Richard Lerner Productions Home Out of Europe What Happened to Kerouac? Revenge of the Cheerleaders Other Films Filmmaker Contact
    DVD Bonus Extras        
Out of Europe
Occupation Exodus

In May 1940, as bombs begin dropping over Belgium, the Lerner family has two days to escape before the Nazi ground forces invade. Their odyssey takes them crisscrossing through France, south to Spain, on to sanctuary in Portugal, and finally, to America. Overcoming fear and catastrophe—and through remarkable chance meetings and extraordinary luck—this large, well-off Jewish family rescue themselves from a disintegrating Europe, and, in turn, play their part as rescuers. Rosa Lerner

Rosa Lerner, the film’s eldest narrator, recounts the family’s modest origins in Poland during the Austrian Hapsburg Empire. This close-knit band of ten siblings—three sisters and sevenbrothers—migrate to Belgium, but are forced to scatter during World War One. Resettling in Antwerp, they prosper as diamond merchants and build families of their own. Life is good, until the onset of a second war uproots them yet again.

Vichy Police


The Lerners use their means to obtain chauffeured cars, train passage, and even the occasional lodging as they head south amidst the panic and dislocations of the time, but these advantages offer limited gains. Like all Jewish refugees, they had to surmount formidable obstacles and very poor odds in obtaining exit visas and crossing borders. What’s more, some of them had been blacklisted for aiding other refugees who had fled the Third Reich. Still, enduring scrapes with the Vichy police and numerous near-miss situations, they manage to keep one step ahead of bombardments and occupying forces and to engineer an escape route to freedom. Every one of them survives. Three years after they settle in New York, Marcel Lerner joins the U.S. Army and returns to Europe. He fights in the bloodbath of Anzio, and is among the first to liberate Dachau.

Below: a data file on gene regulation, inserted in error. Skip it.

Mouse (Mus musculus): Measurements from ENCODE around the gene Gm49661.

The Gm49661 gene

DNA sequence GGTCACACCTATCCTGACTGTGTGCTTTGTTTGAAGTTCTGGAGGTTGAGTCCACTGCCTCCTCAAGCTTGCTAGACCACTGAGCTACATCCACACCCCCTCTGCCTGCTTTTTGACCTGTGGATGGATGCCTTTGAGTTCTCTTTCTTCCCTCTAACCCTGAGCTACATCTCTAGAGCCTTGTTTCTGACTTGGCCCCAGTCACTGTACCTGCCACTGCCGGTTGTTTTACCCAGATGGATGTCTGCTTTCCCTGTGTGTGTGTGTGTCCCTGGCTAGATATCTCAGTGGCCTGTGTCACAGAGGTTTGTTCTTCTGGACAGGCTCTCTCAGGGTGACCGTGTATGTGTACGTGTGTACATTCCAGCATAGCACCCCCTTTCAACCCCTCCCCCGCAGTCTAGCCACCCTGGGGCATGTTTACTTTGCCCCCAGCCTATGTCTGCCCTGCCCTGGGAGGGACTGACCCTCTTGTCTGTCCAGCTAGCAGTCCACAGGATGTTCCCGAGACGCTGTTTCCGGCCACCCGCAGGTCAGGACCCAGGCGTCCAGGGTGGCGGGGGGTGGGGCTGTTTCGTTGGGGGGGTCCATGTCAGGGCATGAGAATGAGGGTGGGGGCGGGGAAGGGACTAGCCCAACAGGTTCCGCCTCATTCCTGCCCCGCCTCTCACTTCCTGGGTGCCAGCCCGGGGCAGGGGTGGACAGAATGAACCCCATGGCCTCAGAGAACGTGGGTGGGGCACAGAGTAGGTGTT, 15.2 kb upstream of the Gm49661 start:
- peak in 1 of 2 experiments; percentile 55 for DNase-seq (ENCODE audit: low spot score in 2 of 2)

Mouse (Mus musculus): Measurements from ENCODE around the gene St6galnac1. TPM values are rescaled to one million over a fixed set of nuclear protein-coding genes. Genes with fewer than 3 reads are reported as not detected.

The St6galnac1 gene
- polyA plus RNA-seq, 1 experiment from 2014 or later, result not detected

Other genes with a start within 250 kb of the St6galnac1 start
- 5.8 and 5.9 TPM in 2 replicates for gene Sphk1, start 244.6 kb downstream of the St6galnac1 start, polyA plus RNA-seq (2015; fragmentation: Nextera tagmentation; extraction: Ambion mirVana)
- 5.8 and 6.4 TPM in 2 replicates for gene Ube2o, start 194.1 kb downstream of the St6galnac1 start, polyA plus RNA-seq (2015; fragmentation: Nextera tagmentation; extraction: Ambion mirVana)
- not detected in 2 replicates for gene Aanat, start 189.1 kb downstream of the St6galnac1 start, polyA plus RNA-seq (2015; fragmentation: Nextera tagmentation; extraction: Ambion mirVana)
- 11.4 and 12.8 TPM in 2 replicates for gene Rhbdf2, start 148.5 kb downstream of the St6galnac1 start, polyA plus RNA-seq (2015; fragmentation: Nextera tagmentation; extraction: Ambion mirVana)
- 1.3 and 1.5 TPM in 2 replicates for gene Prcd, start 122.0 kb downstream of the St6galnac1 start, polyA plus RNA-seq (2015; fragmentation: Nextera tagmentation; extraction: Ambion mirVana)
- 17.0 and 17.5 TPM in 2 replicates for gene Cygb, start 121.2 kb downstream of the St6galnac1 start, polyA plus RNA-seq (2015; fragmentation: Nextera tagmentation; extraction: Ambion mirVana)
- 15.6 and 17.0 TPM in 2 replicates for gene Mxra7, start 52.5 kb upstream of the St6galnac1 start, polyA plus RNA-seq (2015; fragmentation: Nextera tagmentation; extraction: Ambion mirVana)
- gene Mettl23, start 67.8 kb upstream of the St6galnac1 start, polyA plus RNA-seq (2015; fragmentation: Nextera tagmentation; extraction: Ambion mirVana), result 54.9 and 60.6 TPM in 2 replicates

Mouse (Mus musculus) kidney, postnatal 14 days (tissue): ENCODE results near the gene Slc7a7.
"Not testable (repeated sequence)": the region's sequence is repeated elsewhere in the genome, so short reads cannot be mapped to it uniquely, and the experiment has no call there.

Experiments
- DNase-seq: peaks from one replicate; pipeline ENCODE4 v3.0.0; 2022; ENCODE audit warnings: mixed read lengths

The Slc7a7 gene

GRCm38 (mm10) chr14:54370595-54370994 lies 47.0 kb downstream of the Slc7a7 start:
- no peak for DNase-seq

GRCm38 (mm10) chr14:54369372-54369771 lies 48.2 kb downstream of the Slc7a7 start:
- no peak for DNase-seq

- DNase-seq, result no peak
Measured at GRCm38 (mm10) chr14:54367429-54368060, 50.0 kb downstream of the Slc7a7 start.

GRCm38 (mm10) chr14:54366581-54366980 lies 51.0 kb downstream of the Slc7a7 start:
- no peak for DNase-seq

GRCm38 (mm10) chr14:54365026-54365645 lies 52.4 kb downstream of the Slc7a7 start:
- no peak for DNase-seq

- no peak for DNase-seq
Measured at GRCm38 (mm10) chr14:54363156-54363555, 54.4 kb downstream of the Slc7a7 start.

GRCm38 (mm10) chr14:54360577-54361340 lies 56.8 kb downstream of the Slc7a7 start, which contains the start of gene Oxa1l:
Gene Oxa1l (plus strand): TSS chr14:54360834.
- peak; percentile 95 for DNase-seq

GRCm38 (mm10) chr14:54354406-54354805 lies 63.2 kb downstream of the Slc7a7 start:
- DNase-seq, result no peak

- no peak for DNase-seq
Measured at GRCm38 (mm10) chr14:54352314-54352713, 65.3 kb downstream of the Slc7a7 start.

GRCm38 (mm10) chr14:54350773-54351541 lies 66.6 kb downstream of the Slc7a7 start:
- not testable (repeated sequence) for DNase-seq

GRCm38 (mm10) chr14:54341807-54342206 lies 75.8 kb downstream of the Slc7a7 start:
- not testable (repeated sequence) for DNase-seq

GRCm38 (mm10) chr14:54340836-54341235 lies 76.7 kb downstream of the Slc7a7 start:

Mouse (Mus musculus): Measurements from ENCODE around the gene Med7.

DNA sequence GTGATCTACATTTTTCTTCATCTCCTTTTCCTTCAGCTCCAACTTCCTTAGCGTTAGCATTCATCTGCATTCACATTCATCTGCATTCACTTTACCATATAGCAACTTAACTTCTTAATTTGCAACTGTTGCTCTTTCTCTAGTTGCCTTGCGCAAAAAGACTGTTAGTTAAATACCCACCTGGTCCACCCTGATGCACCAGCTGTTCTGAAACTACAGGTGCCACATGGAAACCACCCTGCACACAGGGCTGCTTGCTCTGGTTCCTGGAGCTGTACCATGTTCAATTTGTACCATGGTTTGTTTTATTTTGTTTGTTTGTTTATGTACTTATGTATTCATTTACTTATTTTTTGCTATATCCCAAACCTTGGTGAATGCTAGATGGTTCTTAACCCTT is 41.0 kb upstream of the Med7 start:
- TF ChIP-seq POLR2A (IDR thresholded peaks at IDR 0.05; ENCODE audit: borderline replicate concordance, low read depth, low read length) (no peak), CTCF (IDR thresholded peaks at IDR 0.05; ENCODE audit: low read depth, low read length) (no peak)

Marcel Anzio

Out of Europe
, documentary filmmaker Richard Lerner’s inspired tribute to his family and to the tenacity and good fortune of all survivors, is narrated exclusively by the family members who made this journey. Its source materials include 8mm Kodachrome movies from the 1940s that show the Lerners enjoying their lives together not long after they reestablished themselves in America. Music is prominently featured throughout and includes special selections from Chopin, Satie, Mahler, Paganini, and contemporary klezmer.

“Destiny has been very kind to our family,” Rosa Lerner says. This atypically celebratory Holocaust portrait still marvels at that kindness.


Maurice Lerner



Uncle Jack and wife 1929
Marcel LernerIrene
Belgian Beach


Richard Lerner

Sean Hellfritsch
Richard Lerner
Nathaniel Dorsky

Richard Lerner

Wayne Weber

(In Order of Appearance)
Rosa Lerner Noily
Paulette Lerner Kohane
Irene Lerner Moshief
Maurice Lerner
Marcel Lerner
Armand Lerner
Ines Lerner Schacter
Nora Kryss Lerner

Irene Lerner Moshief
Maurice Lerner
Shami & David Noily
Ines Lerner Schacter
Debbie Moshief
Paulette Lerner Kohane
Ariane Schnek

Irene and Paulette

Gnossienne No. 3 & No. 4
Composed by Erik Satie
Performed by Daniell Revenaugh

Mazurka Op. 30 No. 2 in B Minor
Berceuse in D Flat Major Op. 57
Composed by Fryderyk Chopin
Performed by Daniell Revenaugh

La Campanella
Paganini – Liszt – Busoni
Performed by Daniell Revenaugh

Une Journee
Composed by Darius Milhaud
Performed by Daniell Revenaugh

Symphony No. 1 ‘Titan’ in D Major; III
Symphony No. 2 ‘Resurrection’ in C Minor; III
Composed by Gustav Mahler

Nekhome (Solace)
Arranged by Michael McLaughlin
Performed by Shirim Klezmer Orchestra
Courtesy of Newport Classics, Ltd.
From The Klezmer Nutcracker NPD 85640

Mazurka No. 16 in A Flat Major Op. 24 No. 3
Composed by Fryderyk Chopin
Performed by Sviatoslav Richter Courtesy of the BBC
From the Legends Series Richter BBCL 4021-2